14. 14.0 14.1 Frank Gaillard; Mohammad Taghi Niknejad. "Os subtibiale". 
  15. Champagne, IM; Cook, DL; Kestner, SC; Pontisso, JA; Siesel, KJ (1999). "Os subfibulare. Investigation of an accessory bone". Journal of the American Podiatric Medical Association 89 (10): 520–524. doi:10.7547/87507315-89-10-520. ISSN 8750-7315. PMID 10546424. 
  16. 16.0 16.1 A reference list for shapes, locations and prevalences for included bones is located at Commons:Template:Accessory and sesamoid bones of the foot – references.
  17. 17.0 17.1 Nwawka, O. Kenechi; Hayashi, Daichi; Diaz, Luis E.; Goud, Ajay R.; Arndt, William F.; Roemer, Frank W.; Malguria, Nagina; Guermazi, Ali (2013). "Sesamoids and accessory ossicles of the foot: anatomical variability and related pathology". Insights into Imaging 4 (5): 581–593. doi:10.1007/s13244-013-0277-1. ISSN 1869-4101. PMID 24006205.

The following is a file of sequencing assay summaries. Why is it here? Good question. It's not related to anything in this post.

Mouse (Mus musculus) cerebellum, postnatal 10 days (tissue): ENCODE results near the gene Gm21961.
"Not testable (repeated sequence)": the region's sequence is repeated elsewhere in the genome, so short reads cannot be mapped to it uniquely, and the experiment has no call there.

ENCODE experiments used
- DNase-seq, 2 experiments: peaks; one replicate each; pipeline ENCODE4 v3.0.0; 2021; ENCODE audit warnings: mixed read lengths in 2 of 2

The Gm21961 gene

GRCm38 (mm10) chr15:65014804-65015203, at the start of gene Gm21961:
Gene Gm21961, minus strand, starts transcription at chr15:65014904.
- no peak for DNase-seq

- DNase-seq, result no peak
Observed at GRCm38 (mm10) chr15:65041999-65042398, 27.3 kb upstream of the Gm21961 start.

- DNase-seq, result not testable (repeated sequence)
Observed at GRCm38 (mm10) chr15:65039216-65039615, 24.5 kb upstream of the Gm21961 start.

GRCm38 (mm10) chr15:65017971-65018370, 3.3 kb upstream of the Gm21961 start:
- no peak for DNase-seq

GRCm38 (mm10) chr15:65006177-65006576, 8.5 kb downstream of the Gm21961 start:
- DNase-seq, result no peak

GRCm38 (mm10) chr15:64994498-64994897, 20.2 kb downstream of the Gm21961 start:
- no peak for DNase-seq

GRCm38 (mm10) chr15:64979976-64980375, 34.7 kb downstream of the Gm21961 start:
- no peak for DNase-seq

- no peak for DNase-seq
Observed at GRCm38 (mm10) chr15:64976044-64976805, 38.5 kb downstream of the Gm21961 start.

18. "Accessory Navicular". Wheeless' Textbook of Orthopaedics. 
  19. "Macrorad Teleradyoloji Olgu Sunumları – SYMPTOMATIC ACCESSORY NAVICULAR BONE". 
  20. 20.0 20.1 "The symptomatic accessory tarsal navicular bone: assessment with MR imaging". Radiology 195 (3): 849–853. June 1995. doi:10.1148/radiology.195.3.7754020. PMID 7754020. 
  21. Wilson, Chloe (3 November 2021). "Os Trigonum Syndrome: Causes, Symptoms & Treatment". Foot Pain Explored. 
  22. SCAPINELLI R (1963). "Sesamoid Bones in the Ligamentum Nuchae of Man". J Anat 97: 417–22. PMID 14047360. 
  23. Warner, Jon J.P.; Beim, Gloria M.; Higgins, Laurence (September 1998). "The Treatment of Symptomatic Os Acromiale". The Journal of Bone and Joint Surgery 80 (9): 1320–6. doi:10.2106/00004623-199809000-00011. PMID 9759817. 
  24. Sammarco, VJ (March 2000). "Os acromiale: frequency, anatomy, and clinical implications". J Bone Joint Surg Am 82 (3): 394–400. doi:10.2106/00004623-200003000-00010. PMID 10724231. 
  25. 25.0 25.1 Dr Henry Knipe. "Oppenheimer ossicle".